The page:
Damar is a hard natural resin from a family of deciduous trees growing in the East Indies. Damar resin is used to harden the beeswax and raise its melting temperature. Damar allows the wax to be buffed to a higher, more translucent surface and helps prevent blooming.
Encaustic paint allows the wax to be buffed to a higher, more translucent surface and helps prevent blooming in the wax. It is the most common ingredient for hardening beeswax and raising its melting temperature. Using the damar to make your own encaustic: The medium must be melted in the beeswax and strained. You can make Damar varnish by dissolving the resin in turpentine.
Note: Avoid overheating this product. Wax will release toxic fumes when heated above decomposition temperature. Do not heat above 220 degrees Fahrenheit. Use with ventilation.
- Allows for a higher translucent surface and finish
- Conforms to ASTM D-4236
Soy wax (actually partially hydrogenated soybean oil) is an excellent alternative to paraffin for cleaning brushes for several reasons. Soy beans are a renewable resource, unlike paraffin, which is a petroleum product. Soy wax is non-toxic and is naturally biodegradable. Soy wax is also easier to remove than paraffin wax, so after the colour has been cleaned out of the brush, the brush can be washed with soap and water and is reusable in other mediums.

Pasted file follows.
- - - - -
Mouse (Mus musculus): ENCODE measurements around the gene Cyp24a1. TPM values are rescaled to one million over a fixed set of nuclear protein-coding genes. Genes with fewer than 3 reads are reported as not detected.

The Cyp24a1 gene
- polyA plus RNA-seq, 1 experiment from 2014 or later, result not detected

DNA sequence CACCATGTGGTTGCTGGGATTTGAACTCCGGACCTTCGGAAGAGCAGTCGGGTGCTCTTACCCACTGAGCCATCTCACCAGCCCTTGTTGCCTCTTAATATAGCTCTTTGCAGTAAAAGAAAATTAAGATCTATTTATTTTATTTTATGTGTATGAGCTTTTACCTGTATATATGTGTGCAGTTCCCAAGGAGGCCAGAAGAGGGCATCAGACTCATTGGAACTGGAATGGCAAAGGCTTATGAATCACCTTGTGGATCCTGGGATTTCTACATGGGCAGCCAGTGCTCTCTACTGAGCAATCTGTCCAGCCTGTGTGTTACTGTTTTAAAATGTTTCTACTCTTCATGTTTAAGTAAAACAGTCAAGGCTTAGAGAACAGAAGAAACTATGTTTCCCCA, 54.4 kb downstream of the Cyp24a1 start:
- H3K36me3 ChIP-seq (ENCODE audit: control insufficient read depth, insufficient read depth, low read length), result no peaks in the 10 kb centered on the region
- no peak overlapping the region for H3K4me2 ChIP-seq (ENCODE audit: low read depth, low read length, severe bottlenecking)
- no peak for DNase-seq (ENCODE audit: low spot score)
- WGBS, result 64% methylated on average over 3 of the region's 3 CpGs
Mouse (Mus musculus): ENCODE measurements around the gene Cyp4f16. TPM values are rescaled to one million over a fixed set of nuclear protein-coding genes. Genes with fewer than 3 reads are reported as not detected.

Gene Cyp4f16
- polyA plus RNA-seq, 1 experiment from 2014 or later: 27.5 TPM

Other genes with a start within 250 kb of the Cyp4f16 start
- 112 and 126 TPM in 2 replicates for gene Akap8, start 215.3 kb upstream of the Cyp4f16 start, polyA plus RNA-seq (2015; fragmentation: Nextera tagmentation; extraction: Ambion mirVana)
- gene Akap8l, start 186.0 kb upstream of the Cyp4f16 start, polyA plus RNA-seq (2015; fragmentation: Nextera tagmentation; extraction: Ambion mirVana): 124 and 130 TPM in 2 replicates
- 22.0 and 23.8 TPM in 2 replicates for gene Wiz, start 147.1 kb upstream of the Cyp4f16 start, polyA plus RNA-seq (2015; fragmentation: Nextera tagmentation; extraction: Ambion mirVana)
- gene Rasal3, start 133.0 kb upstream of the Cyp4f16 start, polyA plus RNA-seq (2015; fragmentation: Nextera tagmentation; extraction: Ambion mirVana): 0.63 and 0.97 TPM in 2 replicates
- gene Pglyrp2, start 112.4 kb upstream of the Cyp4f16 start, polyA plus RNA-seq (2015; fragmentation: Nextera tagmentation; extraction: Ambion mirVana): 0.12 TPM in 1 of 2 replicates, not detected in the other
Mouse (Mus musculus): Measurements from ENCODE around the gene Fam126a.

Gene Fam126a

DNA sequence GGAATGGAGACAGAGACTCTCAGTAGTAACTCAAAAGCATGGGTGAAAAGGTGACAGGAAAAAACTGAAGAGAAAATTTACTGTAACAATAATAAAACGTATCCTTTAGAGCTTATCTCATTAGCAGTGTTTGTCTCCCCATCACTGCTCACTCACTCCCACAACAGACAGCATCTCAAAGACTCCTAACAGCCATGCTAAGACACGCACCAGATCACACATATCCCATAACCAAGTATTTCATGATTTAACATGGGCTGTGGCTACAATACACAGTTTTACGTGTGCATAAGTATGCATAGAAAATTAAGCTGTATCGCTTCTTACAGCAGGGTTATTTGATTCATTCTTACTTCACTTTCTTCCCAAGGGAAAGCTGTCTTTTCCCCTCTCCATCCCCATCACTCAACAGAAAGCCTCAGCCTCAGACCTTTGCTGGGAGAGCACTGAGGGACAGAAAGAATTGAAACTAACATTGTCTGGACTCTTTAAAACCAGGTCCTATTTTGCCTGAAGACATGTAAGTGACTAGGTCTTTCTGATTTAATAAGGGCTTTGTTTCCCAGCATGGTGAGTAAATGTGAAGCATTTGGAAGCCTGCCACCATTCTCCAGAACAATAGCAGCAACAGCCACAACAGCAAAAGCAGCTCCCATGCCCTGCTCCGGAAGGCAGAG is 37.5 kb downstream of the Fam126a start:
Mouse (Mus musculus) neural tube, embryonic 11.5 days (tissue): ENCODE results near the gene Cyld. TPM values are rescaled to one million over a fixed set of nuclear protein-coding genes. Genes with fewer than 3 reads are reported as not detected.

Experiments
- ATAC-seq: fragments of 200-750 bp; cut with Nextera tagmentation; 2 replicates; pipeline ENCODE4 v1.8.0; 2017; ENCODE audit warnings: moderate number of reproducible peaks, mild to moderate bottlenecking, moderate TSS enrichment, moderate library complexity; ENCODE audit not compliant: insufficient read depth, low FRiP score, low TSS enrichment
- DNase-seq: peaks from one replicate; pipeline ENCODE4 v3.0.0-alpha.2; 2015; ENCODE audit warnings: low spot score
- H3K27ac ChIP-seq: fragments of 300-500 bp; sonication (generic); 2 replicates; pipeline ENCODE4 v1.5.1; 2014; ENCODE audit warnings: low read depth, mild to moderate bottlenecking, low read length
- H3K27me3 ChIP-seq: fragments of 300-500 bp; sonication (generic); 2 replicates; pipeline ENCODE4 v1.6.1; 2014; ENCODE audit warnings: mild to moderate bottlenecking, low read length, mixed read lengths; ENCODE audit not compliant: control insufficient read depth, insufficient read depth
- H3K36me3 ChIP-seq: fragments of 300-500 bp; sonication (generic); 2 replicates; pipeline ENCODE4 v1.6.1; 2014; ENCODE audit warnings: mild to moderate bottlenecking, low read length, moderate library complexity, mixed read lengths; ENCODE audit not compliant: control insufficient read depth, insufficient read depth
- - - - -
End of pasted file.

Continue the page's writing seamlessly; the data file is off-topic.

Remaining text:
Beeswax is the chief component of our encaustic paint. The beeswax has been decolourized by mechanical filtration, rather than through bleaching which breaks the wax down. Filtering the wax is gentler process that makes it less reactive to pigments than chemical bleaching. The wax comes granulated so that it is easier to measure and to melt. You can use beeswax as the prime ingredient, along with damar resin, for making your own encaustic medium. Beeswax can also be used on its own, but without the resin the surface will remain soft, as is the nature of the material.